The theme of the 2021 World Economic Forum’s Davos Agenda was ‘The Great Reset’ and how the world might recover from the effects of Covid-19. Because of the current circumstances, the forum was split into two parts, with a virtual meeting held January 25-29 and an in-person gathering planned for May 13-16, in Singapore.
Each day of the January summit was dedicated to discussing a key area for recovery. On Monday, January 25, the focus was on designing cohesive, sustainable and resilient economic systems. On Tuesday, delegates discussed how to drive responsible industry transformation and growth, while on Wednesday they spoke about enhancing the stewardship of our global commons. Thursday's talks centred on harnessing the technologies of the Fourth Industrial Revolution, and on Friday attendees discussed ways to advance global and regional cooperation.
With the International Labor Organization jobs report, published at the start of the week, stating that at least 225 million jobs vanished worldwide over the past year (four times more than the 2008 global financial crisis) and concerns that vaccine nationalism will see the pandemic continue to ravage many less wealthy nations, much of the talk was around equality and unity.
Christine Lagarde, President of the European Central Bank, spoke in Monday's meeting. ‘Once we’re through to the "second phase" of the 2021 Covid-19 recovery,’ Lagarde said, ‘it is most likely going to be a new economy, which will be associated with positive developments and also with challenges.’ Many advanced economies, she noted, particularly in Europe, have jumped forward in terms of digitalisation, some by up to seven years.
Christine Lagarde, President of the European Central Bank, has called for continued support for the digital-centred, post-pandemic economy. | Credit: Alexandros Michailidis / Shutterstock.com
She added that it is likely that there will be a 20% increase in the amount of people working from home post-pandemic, which will have an impact on many economies, and claimed that technological changes are already having positive effects. She said that it is critical to continue ‘favouring and supporting investment into this new economy’ and that on the fiscal and monetary policy front, authorities will have to stay the course and continue to support. At the same time, investment will have to be focused on laying the ground for a new economy.
Ursula von der Leyen, President of the European Commission (EC), agreed about the increase in digitalisation, and reported that the EU hopes ‘the 2020s can finally be Europe’s Digital Decade’, highlighting a number of investments to boost this process, including the startup scenes in cities such as Sofia and Lisbon.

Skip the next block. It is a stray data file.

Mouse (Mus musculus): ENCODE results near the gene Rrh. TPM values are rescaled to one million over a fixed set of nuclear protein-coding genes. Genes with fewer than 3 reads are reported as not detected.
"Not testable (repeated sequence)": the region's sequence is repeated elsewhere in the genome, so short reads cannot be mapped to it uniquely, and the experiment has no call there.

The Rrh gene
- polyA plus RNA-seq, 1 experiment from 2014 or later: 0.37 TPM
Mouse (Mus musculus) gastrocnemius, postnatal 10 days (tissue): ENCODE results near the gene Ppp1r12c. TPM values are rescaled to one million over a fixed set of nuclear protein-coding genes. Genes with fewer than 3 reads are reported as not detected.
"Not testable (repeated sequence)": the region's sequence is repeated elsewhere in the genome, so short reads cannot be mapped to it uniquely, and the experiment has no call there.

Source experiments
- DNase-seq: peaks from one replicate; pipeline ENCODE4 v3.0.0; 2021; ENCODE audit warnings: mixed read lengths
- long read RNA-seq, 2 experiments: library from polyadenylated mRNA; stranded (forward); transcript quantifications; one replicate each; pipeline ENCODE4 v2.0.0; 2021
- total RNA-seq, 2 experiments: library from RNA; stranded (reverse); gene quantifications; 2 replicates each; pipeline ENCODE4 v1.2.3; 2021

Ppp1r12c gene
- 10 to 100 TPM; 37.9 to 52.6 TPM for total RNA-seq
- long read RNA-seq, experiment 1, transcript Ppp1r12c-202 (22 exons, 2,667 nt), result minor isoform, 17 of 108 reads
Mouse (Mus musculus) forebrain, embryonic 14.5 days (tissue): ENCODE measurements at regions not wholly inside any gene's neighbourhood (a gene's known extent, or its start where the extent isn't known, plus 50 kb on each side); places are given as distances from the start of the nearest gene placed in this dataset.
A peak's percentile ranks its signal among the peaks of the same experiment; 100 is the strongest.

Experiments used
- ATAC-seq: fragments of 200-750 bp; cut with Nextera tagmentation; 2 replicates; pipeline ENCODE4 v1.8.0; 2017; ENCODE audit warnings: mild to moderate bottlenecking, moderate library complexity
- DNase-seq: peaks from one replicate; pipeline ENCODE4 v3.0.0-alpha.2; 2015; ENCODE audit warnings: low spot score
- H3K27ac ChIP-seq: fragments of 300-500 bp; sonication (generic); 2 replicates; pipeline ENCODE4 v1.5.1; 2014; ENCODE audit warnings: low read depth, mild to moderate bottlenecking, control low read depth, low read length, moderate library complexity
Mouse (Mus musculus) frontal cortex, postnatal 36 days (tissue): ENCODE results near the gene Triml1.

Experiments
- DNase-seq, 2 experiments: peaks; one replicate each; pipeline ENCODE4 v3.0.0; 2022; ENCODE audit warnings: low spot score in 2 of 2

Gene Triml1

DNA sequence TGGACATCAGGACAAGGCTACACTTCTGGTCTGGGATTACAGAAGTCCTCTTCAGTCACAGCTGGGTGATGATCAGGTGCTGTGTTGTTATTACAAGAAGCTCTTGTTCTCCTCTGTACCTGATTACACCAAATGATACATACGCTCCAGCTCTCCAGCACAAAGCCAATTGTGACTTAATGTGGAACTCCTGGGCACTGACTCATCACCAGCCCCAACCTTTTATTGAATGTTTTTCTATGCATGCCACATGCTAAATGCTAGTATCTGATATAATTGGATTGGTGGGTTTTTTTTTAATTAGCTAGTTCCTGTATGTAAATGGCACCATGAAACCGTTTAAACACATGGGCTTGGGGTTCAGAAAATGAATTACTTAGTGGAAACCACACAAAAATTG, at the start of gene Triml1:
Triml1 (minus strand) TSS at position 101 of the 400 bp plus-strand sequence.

However, she warned that there is a ‘darker side of the digital world,’ noting the assault on Capitol Hill in the US and making clear that ‘The immense power of the big digital companies must be contained. She spoke of the EC's plans ‘to make internet companies take responsibility for content, from dissemination to promotion and removal, and highlighted the Commission’s new rulebooks, the Digital Services Act and the Digital Markets Act.
Ursula von der Leyen, President of the European Commission, believes the 2020s can be Europe’s ‘Digital Decade’. | Credit: John Smith Williams / Shutterstock.com
She invited the US to work together to: ‘Create a digital economy rulebook that is valid worldwide: it goes from data protection and privacy to the security of critical infrastructure. A body of rules based on our values: Human rights and pluralism, inclusion and the protection of privacy.’
Marc Benioff, Salesforce CEO, made a noteworthy intervention in his panel discussion, claiming, ‘There has been a mantra for too long that the business of business is business, but today the business of business is improving the state of the world.’ He added that, while there were many CEOs who had been ‘bad actors,’ others had used their considerable resources to help fight the pandemic.
Many speakers noted a shift towards sustainability in investments, with others demanding more change and faster. Of the latter, Mark Carney, Special Envoy for Climate Action and Finance to the UN, said bluntly, ‘if you are part of the private financial sector and you are not part of the solution […] you will have made the conscious decision not to be aligned to net zero […] if you’re not in, you’re out because you chose to be out.’
It could be concluded that there was a great deal to feel positive about, but the circumstances are difficult. Now we will see whether the attendees of the World Economic Forum can deliver on their inspiring rhetoric.
Waking up after a night of overindulgence on food and wine and realising you don’t have a headache is very satisfying. But realising, soon afterwards, you have heartburn can bring your mood down rapidly.
After years of discussion and argument around Brexit, the UK woke up to find that a Trade and Cooperation Agreement between the UK and the EU been reached. A major headache had been avoided.
UK Businesses have a new trading landscape
However, the UK chemicals sector soon realised that after pulling back the curtains and taking a look at the new trading landscape, a feeling of heartburn was rising. The chemical sector’s regulatory obligation now requires that it establishes a UK-REACH system. The deal negotiated means that the UK has no access to the data it submitted to the EU’s REACH database.
In effect, the UK chemical sector has to populate the UK-REACH system from scratch. This will require an array of steps possibly including testing and renegotiating data sharing with other companies. According to the Chief Executive of the Chemical Industries Association (CIA), Steve Elliot, this is set to burn a £1 billion hole in the UK chemical sector’s pocket.
‘Failure to secure access to what has been a decade’s worth of investment by UK chemical businesses in data for EU REACH will leave the industry facing a bill of more than £1 billion in unnecessarily duplicating that work for a new UK regime,’ said Elliot in a statement on 24 December 2020, the day that the UK government excitedly announced the new trade deal.
UK-REACH could cost more than £1 billion
As a slightly belated Christmas gift, and perhaps just taking the edge off the heartburn, the UK government’s Environment Minister, Rebecca Pow announced, on 31 December, that the UK-REACH IT system was up and running. Pow said that the government had worked closely with partners, industry and stakeholders developing the IT system to manage the UK’s chemicals industry.
‘Having our own independent chemicals regulatory framework will ensure that we make decisions that best reflect the UK’s needs while maintaining some of the highest chemical standards in the world,’ she said.